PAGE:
Percent osteonal bone versus osteon counts: The variable of choice for estimating age at death
Article first published online: 2 MAY 2005
Copyright © 1991 Wiley-Liss, Inc., A Wiley Company
American Journal of Physical Anthropology
Volume 86, Issue 4, pages 515–519, December 1991
How to Cite
Stout, S. D. and Stanley, S. C. (1991), Percent osteonal bone versus osteon counts: The variable of choice for estimating age at death. Am. J. Phys. Anthropol., 86: 515–519. doi: 10.1002/ajpa.1330860407
- Issue published online: 2 MAY 2005
- Article first published online: 2 MAY 2005
- Manuscript Accepted: 23 JUL 1991
- Manuscript Received: 19 MAR 1991
Ahlqvist and Damsten's (1969) modification of the Kerley (1965) method for histological age estimation uses percent osteonal bone, rather than actual osteon counts, in order to eliminate the difficulty of distinguishing between intact and fragmentary osteons. Since their method has been developed for the femur only, and several more recent methods have been proposed that utilize percent osteonal bone, a study was undertaken to ascertain the relative value of percent osteonal bone compared with osteon counts to estimate age at death for the radius, tibia, and fibula.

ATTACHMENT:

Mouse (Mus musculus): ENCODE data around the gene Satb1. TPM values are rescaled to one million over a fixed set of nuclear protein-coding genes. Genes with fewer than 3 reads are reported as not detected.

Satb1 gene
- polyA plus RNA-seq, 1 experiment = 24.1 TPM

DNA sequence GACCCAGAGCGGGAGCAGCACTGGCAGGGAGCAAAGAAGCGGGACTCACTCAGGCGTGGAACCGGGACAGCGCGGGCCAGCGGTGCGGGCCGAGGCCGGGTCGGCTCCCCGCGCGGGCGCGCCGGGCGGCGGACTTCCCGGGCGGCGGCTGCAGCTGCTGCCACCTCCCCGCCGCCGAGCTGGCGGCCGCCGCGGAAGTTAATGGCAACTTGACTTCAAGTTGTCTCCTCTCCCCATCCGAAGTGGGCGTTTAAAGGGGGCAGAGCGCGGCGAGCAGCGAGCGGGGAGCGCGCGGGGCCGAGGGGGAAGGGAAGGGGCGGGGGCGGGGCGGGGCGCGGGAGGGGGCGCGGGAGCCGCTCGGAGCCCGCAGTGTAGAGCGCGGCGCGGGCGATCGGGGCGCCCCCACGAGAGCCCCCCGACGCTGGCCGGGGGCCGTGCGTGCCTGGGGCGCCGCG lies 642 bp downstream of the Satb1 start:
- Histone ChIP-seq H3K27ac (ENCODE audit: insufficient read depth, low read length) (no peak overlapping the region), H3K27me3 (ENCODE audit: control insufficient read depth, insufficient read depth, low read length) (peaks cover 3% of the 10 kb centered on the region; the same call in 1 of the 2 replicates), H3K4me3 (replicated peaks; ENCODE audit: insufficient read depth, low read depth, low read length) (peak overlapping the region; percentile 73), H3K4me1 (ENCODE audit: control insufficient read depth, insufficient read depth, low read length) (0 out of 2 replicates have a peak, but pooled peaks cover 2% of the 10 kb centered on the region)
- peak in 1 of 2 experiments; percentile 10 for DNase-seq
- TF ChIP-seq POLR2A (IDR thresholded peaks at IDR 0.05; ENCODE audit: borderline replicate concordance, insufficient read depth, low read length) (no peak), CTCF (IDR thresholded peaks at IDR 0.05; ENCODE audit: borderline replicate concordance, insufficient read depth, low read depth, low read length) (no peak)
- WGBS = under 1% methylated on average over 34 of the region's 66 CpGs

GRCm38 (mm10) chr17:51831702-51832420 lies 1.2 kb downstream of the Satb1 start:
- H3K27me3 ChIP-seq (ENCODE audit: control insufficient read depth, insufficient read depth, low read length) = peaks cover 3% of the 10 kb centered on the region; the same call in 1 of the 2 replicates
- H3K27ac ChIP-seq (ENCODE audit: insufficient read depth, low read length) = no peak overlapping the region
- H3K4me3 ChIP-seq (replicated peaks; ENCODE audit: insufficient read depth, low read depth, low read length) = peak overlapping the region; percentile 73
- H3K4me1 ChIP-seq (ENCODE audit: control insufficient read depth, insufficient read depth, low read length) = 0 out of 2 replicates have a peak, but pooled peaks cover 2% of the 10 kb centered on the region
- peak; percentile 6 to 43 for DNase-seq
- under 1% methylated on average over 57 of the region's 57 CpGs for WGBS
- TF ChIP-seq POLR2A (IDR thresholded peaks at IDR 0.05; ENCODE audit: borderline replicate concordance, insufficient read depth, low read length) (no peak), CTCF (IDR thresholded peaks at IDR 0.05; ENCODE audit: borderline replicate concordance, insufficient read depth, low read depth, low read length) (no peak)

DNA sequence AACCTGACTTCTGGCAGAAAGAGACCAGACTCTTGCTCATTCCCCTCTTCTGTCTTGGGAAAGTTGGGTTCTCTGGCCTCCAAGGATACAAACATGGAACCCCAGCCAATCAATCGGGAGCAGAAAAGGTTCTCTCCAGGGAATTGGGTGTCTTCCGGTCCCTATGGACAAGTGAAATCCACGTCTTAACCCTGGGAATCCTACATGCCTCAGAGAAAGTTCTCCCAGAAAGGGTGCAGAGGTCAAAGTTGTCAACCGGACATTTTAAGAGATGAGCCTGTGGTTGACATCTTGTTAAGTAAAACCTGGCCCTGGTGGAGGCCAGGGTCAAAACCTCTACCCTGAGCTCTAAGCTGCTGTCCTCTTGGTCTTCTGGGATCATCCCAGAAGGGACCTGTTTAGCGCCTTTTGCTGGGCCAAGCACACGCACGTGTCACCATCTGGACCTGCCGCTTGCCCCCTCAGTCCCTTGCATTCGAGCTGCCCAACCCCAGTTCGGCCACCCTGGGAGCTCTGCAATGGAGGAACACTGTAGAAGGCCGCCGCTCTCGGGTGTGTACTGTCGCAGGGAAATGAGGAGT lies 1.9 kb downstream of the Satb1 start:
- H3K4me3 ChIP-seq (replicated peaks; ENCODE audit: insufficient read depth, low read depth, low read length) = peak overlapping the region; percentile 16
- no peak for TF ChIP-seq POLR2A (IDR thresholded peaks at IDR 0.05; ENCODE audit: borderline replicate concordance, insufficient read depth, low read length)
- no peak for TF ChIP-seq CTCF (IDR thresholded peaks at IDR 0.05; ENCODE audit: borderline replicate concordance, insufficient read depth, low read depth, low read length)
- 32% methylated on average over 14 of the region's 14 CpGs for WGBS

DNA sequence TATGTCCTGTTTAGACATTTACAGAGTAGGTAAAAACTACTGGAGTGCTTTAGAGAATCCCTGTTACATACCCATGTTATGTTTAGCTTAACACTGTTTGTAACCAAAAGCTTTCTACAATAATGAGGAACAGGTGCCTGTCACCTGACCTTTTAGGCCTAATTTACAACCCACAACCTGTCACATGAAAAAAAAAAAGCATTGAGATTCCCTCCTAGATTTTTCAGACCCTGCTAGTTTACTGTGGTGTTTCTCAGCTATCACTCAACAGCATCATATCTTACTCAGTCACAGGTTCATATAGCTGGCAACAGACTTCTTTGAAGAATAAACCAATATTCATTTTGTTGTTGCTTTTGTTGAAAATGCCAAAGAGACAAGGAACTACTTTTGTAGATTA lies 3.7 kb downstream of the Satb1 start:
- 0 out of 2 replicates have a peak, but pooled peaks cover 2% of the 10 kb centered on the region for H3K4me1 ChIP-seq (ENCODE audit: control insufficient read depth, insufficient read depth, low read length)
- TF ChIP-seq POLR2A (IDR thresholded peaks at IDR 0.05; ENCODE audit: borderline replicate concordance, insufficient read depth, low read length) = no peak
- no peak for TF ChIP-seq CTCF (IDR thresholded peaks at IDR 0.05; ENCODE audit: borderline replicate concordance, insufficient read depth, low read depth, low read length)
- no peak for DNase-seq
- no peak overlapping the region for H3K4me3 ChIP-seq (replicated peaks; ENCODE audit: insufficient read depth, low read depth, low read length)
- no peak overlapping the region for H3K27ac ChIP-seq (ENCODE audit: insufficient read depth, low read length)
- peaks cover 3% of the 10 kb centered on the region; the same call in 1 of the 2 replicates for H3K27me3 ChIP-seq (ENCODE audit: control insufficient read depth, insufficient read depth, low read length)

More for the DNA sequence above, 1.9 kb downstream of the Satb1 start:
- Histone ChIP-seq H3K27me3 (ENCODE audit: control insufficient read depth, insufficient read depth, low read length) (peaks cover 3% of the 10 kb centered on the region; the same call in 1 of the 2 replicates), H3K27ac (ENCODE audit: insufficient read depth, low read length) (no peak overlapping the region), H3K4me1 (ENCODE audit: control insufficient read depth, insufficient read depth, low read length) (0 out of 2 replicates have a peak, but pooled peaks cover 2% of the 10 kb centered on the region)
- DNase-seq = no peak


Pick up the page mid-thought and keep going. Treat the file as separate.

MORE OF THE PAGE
First the question of how much of the cross-section of a bone should be sampled was addressed by comparing the results of regression against age for percent osteonal bone derived from sampling only four fields with those derived from the entire cross-section of the radius. A significant age association was found only when the entire cross-section was sampled.
In order to evaluate the relative merit of using either percent osteonal bone, or osteon counts to estimate age, each variable was regressed against age predictor.
Finally, a repeated measures analysis of variance revealed that percent osteonal bone and osteon counts both differ among the three bones within an individual.
Based upon these results, osteon counts, rather than percent osteonal bone, should be the variable of choice when developing histological age predicting methods.